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Various regions across north India have witnessed heavy torrential rainfall in the last few days causing loss of property and life, and forcing hundreds to be displaced. The capital city of Delhi itself recorded the heaviest rainfall in at least 41 years, and Himachal Pradesh is being said to have hit worst – all within a matter of hours. As a result, life itself has been paralysed in Delhi NCR due to waterlogged roads, flooded homes, house collapses, road cave-ins, and uprooted trees. The rainfall in just the last 36 hours, nearly 260mm, was 32% higher than the normal for the entire month of July, which is usually the second wettest after August in the capital. Multiple areas in Delhi NCR, Punjab, and Himachal are reporting extreme waterlogging, including key traffic stretches, and with more rain expected, the road and rail transport situation is only going to get worse.
Natural phenomena have always been a formidable challenge for cities and regions across the globe, and with the uninterrupted rise of global warming, an increased number of natural disasters are taking place frequently. While their impact on human lives and infrastructure is evident, they also expose critical vulnerabilities in logistics and supply chain systems. From the supply chain perspective, the aftermath of the rains and extensive flooding is a huge blow for the industrial activities in the affected areas too. It also considerably reduces food security across inaccessible regions.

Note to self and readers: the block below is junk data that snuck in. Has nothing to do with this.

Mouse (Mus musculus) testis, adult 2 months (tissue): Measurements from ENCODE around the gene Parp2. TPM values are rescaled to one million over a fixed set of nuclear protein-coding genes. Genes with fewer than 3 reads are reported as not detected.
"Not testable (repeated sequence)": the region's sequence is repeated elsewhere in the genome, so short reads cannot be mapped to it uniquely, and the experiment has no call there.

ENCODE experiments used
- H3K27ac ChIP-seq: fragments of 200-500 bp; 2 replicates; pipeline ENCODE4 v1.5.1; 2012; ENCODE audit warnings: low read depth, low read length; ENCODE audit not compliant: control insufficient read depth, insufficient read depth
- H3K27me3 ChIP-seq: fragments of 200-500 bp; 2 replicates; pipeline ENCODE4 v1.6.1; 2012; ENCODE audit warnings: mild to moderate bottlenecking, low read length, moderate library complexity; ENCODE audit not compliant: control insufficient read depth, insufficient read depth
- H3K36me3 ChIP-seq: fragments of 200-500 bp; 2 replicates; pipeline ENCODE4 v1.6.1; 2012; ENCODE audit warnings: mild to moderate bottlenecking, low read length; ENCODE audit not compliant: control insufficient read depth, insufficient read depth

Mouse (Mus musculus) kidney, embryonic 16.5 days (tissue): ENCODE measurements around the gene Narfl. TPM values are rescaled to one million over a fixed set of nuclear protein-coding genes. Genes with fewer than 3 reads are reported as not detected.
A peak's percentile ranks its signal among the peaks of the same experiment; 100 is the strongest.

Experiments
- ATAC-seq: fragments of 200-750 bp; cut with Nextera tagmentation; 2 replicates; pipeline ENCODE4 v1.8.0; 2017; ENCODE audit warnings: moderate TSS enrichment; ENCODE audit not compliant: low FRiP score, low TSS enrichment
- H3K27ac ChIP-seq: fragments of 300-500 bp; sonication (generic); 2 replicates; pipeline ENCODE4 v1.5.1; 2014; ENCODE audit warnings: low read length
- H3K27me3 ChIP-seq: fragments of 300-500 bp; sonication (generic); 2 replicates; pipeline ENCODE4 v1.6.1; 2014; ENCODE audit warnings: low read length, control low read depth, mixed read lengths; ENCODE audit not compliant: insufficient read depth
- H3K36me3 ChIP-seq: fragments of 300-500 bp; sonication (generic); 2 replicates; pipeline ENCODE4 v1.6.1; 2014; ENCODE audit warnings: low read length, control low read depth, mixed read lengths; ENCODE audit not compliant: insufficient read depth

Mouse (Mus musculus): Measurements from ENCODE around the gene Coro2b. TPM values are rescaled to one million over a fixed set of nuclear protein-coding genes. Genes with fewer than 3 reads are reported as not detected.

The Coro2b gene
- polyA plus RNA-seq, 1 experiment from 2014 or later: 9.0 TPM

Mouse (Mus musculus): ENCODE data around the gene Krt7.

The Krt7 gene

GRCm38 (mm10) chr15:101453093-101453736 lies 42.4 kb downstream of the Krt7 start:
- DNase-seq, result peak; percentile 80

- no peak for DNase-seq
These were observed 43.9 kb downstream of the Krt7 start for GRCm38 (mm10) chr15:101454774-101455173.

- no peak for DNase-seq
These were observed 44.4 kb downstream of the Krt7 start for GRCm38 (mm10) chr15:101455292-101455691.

What are the challenges?
Torpefied Road Network: The heavy downpour has led to waterlogged roads in various cities of north India, severely hampering transportation networks and cutting them off any possibility of relief endeavors. Many videos surfacing show people being rescued on boats. Many important stretches of Delhi-NCR have submerged, impeding the movement of vehicles and causing delays in the delivery of essential goods and services. This situation further worsened when critical transportation routes were blocked due to collapsed infrastructure.